David Cameron: I did ride police horse loaned to Brooks
David Cameron has confirmed he did ride a horse which police lent to former Sun editor Rebekah Brooks.
He apologised for allowing a "confusing picture" over the issue to emerge after days of speculation.
News that London's police force lent Mrs Brooks a horse emerged as inquiries continue into the relationship between News International and the Met.
Mr Cameron joked that he did not think he would be "getting back into the saddle any time soon."
Earlier, a spokesman would only say the PM "probably" rode the horse, which was called Raisa, amid much speculation at Westminster.
But Mr Cameron told reporters he had ridden Raisa during a riding expedition with Mrs Brooks' husband, Charlie, who has been a friend of the prime minister's for over 30 years.
"I have not been riding with him since the election. Before the election, yes, I did go riding with him," he said.
"He has a number of horses and, yes, one of them was this former police horse, Raisa, which I did ride.
He added: "I am very sorry to hear that Raisa is no longer with us and I think I should probably conclude by saying I don't think I will be getting back into the saddle any time soon."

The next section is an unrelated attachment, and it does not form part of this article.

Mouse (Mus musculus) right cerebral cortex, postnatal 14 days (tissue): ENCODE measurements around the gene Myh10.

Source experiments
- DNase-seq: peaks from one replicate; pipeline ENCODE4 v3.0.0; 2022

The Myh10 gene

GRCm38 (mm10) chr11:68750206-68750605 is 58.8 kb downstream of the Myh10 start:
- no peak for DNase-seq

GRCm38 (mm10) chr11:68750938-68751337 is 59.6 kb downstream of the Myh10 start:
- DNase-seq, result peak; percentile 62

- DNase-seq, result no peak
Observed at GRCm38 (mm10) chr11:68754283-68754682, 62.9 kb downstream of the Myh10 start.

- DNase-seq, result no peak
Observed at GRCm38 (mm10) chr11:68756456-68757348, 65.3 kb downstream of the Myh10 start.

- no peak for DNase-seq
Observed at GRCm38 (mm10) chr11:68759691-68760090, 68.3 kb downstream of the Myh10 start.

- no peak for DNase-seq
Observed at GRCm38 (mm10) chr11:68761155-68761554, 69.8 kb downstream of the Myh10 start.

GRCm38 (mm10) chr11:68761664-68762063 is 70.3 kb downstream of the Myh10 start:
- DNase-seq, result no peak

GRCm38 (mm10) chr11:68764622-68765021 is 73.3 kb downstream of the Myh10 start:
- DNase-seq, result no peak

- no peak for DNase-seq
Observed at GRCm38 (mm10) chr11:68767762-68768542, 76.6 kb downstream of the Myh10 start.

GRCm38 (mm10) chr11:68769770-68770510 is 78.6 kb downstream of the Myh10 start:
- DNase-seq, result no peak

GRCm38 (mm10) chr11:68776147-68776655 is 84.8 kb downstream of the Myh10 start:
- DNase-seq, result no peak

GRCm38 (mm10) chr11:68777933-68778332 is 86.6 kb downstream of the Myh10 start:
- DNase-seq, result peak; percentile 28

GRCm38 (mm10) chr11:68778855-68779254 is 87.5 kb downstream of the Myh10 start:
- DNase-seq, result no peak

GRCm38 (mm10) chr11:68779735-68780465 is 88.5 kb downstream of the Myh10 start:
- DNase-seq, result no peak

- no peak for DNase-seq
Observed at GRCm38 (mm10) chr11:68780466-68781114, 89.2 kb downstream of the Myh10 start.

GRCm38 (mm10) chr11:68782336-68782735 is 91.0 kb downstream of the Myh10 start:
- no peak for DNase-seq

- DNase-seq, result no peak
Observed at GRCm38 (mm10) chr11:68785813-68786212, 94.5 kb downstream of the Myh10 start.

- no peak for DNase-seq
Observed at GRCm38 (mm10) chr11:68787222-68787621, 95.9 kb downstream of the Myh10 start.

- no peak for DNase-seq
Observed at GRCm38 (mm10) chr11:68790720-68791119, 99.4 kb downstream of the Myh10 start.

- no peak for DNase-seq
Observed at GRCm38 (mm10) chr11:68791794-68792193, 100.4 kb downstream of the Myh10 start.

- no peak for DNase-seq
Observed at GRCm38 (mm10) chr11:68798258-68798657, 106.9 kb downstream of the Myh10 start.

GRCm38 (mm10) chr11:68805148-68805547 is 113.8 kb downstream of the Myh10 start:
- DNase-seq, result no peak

Earlier this week, it emerged Mrs Brooks "fostered" Raisa after it retired from active service in 2008 but handed it back two years later as she no longer wanted it.
It was stabled at the couple's home in the Cotswolds - where the Camerons also have a country home - with Mrs Brooks paying for food and vet bills.
Mrs Brooks, 43, was editor of the Sun from 2003 to 2009 and then chief executive of News International until she resigned during the phone hacking scandal last July.
Separately, Mayor of London Boris Johnson told BBC London he had never ridden on the retired Metropolitan police horse, Raisa.
"I count myself proudly as a non-member of any kind of Chipping Norton set," he said, referring to the area of Oxfordshire where the Brooks and Camerons have homes.